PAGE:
Building a team takes time.
“I’ve seen it take a year to set a team up. It’s not an easy feat, especially if you have agencies that aren’t familiar with the process,” Casale said.
After that, they will be better positioned to apply for an implementation grant next spring. So there won’t be a drug court in Concord until at least the fall of 2017. 
Next on the to-do list will likely be Belknap County. They technically already have a small drug court that is operated out of their circuit court, but unlike the other drug courts in the state they have no grant or county funds. The local treatment provider and the court are offering in-kind services with a small crew. They’ll need to apply for a training grant to start the process Merrimack is currently embarking on.
Meanwhile Superior Court Chief Justice Tina Nadeau, a longtime champion of drug courts, says she’ll be working with Casale to meet with the remaining northern counties to convince them to start drug courts of their own.
Those might be smaller, given their populations, but Nadeau says the return on investment still makes it worthwhile.
“Even if you have 15 or 20 people in drug court, it’s still well worth it to run a drug court,” Nadeau said.
Felonies First
The state funding model is wrapped up in an effort to roll out an unrelated court program, Felonies First, which could mean some courts, including Manchester, get less than 100 percent funding. 
Casale said the legislation was written based on a calculation of felony cases in each county superior court, which breaks down the counties into three size groups, determining how much money they’d likely need and qualify for. 
Hillsborough and Merrimack counties are in the large size group, and for each of their drug courts the state would provide up to $490,000 annually. But there’s a catch. Lawmakers want local courts to fully implement the new Felonies First program, which became law last year. It’s a system that aims to save money and eliminate inefficiency by having felony cases skip the circuit courts and go straight to superior court. 
Right now, it’s only up and running in Strafford, Cheshire and Belknap counties. As an incentive to the rest, half of the potential funding for drug courts is held back until they launch Felonies First. 
Nadeau has been publicly against this provision, saying it is unnecessary since Felonies First is already law and a process change like this needs to happen slowly.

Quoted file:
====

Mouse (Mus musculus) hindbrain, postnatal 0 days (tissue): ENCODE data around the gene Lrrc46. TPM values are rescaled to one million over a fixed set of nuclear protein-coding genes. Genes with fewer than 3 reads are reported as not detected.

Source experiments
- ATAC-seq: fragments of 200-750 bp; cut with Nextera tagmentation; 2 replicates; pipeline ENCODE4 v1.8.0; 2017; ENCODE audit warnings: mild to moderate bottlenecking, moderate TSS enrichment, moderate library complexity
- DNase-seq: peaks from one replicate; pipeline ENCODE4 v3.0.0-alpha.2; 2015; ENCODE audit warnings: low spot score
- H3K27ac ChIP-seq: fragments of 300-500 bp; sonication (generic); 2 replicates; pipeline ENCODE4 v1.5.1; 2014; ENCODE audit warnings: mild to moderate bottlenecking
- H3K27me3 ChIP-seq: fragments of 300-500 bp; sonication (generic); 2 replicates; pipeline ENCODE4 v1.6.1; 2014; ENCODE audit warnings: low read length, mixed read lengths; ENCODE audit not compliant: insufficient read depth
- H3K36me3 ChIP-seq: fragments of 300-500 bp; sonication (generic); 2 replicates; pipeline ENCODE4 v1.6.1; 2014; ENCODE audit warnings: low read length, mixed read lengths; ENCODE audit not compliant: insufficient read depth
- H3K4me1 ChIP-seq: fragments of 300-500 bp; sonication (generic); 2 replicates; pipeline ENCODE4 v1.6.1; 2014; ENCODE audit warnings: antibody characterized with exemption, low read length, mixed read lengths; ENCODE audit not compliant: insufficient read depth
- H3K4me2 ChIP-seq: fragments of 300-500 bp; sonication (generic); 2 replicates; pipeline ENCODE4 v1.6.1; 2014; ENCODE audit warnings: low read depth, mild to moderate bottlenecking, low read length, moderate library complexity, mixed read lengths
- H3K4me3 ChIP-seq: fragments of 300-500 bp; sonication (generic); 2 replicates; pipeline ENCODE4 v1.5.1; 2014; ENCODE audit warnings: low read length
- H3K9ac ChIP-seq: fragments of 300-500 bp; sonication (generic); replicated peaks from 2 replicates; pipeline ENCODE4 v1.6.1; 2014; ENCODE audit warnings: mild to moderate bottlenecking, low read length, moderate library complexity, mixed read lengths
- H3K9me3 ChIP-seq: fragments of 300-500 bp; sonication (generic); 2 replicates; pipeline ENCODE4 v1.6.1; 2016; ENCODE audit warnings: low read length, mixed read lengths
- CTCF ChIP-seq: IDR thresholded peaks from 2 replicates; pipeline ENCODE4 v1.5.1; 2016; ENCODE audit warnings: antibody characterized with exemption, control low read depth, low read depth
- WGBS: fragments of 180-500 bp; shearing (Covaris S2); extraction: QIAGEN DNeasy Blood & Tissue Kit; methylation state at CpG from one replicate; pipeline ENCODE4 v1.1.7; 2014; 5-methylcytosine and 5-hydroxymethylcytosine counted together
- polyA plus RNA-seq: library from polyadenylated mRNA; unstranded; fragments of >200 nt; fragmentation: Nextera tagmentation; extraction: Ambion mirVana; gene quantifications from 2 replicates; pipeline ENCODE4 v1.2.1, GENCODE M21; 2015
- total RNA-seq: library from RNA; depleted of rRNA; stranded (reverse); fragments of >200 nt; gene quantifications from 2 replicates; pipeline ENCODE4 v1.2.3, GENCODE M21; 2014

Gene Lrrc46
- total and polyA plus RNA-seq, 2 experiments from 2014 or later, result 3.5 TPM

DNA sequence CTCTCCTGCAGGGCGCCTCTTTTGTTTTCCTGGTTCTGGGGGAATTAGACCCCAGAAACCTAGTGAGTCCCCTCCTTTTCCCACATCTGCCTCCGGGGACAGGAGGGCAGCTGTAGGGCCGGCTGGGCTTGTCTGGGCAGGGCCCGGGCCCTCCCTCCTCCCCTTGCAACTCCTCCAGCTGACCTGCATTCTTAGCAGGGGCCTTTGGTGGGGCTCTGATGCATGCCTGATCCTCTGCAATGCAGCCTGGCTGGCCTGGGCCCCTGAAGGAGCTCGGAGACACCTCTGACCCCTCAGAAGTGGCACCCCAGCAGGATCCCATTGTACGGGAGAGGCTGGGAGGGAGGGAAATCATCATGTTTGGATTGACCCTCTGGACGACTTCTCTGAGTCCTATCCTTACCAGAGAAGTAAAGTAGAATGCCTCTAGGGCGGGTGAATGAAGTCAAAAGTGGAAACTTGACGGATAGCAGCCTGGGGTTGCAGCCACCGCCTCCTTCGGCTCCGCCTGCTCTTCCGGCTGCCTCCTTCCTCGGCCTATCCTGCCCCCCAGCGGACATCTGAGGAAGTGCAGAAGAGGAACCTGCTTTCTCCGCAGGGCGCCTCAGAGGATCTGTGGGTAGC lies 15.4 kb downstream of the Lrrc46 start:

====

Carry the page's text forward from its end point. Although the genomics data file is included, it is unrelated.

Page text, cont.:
But if Manchester doesn’t get the federal grant, how soon they start Felonies First and how a word in the law gets interpreted may mean the difference between getting $490,000 and getting $245,000, prorated. 
Nadeau is hoping Felonies First at Hillsborough County will start in April 2017, but she said county officials want to delay the rollout to September 2017. If it happens in spring, they qualify for the full amount. 
The law says a court will need to implement Felonies First within a year of the state grant being awarded but there’s confusion about whether to interpret that as a fiscal year or calendar year.
The state fiscal year ends June 30. 
High need, in aggregate
The future of the statewide drug court system is uncertain. Right now, it enjoys the full bipartisan support of the legislature, and as awareness of the state’s opioid crisis has grown, attitudes in the general public have shifted in favor of more treatment and less incarceration. 
But that can change. And the state drug court office will need to ask for new appropriations every two years. 
“Two years from now, who knows what will happen,” Casale said. 
And the roughly $2 million set aside in this biennium is still only about a quarter of what might be needed if every county is state-funded down the road, based on the maximum qualifying amounts for each county.
He and Nadeau are optimistic that the program will bear the promised fruits of savings and reduced recidivism between now and then, securing its place in New Hampshire courts long term.
“Whether you’re a Republican or a Democrat, it makes economic sense, it makes corrections sense, it makes human sense. So, at every level there’s sort of something in it for everybody,” Nadeau said.
Manchester’s drug court, meanwhile, will start out with a population of at least 60, according to Brown. Casale estimates it might be anywhere from 75 to 100 individuals. But it may need to expand depending on demand, as heroin and fentanyl addiction continues to take root in the Queen City. 
If that happens, it may require a second team and additional funding. Nadeau says they’ll find a way to make it work.